HaCkeD by SA3D HaCk3D
KurDish HaCk3rS WaS Here
FUCK ISIS !
Q: How are you finding it so far?
A: So far I am yet to make up my mind about SportSure.
It’s nice to be able to reach Tony and Pauline easily through the website and the webinars have been reasonably interesting.
Not having the webinar replays is irritating. It’s not as if they haven’t had time to prepare for the course. SportSure was obviously conceived on or before July 2013 when the junk sites began to appear. They really should have made sure all of the webinar features such as live screen sharing and publishing the replays were ready long before Tim Lowe started sending out sales letters.
I’m 50/50 on whether to carry on beyond the first module.
The main gripe I have is the early change to Method 1 – the so-called Early Goal method. This is a method that we were told has been working for two years. One of the two system creators, Tony Langley, even told us that he doubled a £300 bank in one month using the method. And he did this just a couple of months ago.
It’s a little suspicious that this has to be changed so early due to losses that are twice the size that Tony claimed they would be.
[Edited by Ben – 31/10/2013 – benefit of the doubt]
I did put in a request for a download of Tony’s first month’s results to be put in the member’s area in spreadsheet format but Pauline Wheeler-Reid (the other system creator) told me “the video showing Tony doubling his bank is on the website already”.
This would be fine except that the videos on the website are quite useless in their current form. Tony created them by capturing the full screen of his laptop and he has his laptop set at a very high resolution.
Therefore, when these videos are presented in a small box on a website the text on Tony’s screen is far too small to read on the viewer’s screen. Through the SportSure support centre I’ve given them advice on how to fix it but really I should’ve charged for my expertise as, let’s face it, Tim Lowe certainly would have.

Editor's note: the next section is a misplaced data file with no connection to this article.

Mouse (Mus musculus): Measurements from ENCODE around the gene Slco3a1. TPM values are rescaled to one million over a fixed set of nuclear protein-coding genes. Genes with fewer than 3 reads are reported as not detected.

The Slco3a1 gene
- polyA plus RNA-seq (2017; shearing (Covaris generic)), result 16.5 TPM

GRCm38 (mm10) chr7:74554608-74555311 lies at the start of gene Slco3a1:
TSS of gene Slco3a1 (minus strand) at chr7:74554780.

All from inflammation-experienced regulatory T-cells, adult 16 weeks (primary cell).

Q: Have you put any of the SportSure strategies so far into action and made good profit or see potential for good profit?
A: I have been using the one strategy (the Early Goal method or “9 Minute Profit Plan” as Tim Lowe calls it) but have yet to see any profits after 32 trades. 28 winning trades and 4 losers leaves me down 2.86%.
The winning trades offered small profits but the losers were very big in comparison. Rather than being around 35% of the stake which was Tony’s claim, they actually amounted to over 60% each time.
These big losses took me into negative territory on trade number 3 and I haven’t been able to crawl out since.
My aim on signing up was to make at least £90 profit in the first 30 days in order to cover the first payment. Despite the poor results I still hold some (perhaps naive) hope that this will happen.
Q: As I understand it they will give 1 strategy per month.
A: Yes, it is one strategy per month for as long as you are a SportSure subscriber so if you stay in for the full 12 months you end up with 12 strategies (and spend £1600+).
Q: Will they give live support and show the exact trades they will be doing with results?
A: There is support via the member site and from my limited experiences they are quite quick to answer. I did receive a letter through the post from Markiteer Ltd on Wednesday of this week that told me more about the membership – you can cancel any time and you will still have access to the site until the end of that month’s time i.e. pay on the 1st, cancel on the 2nd and you’ll have access until the 30th.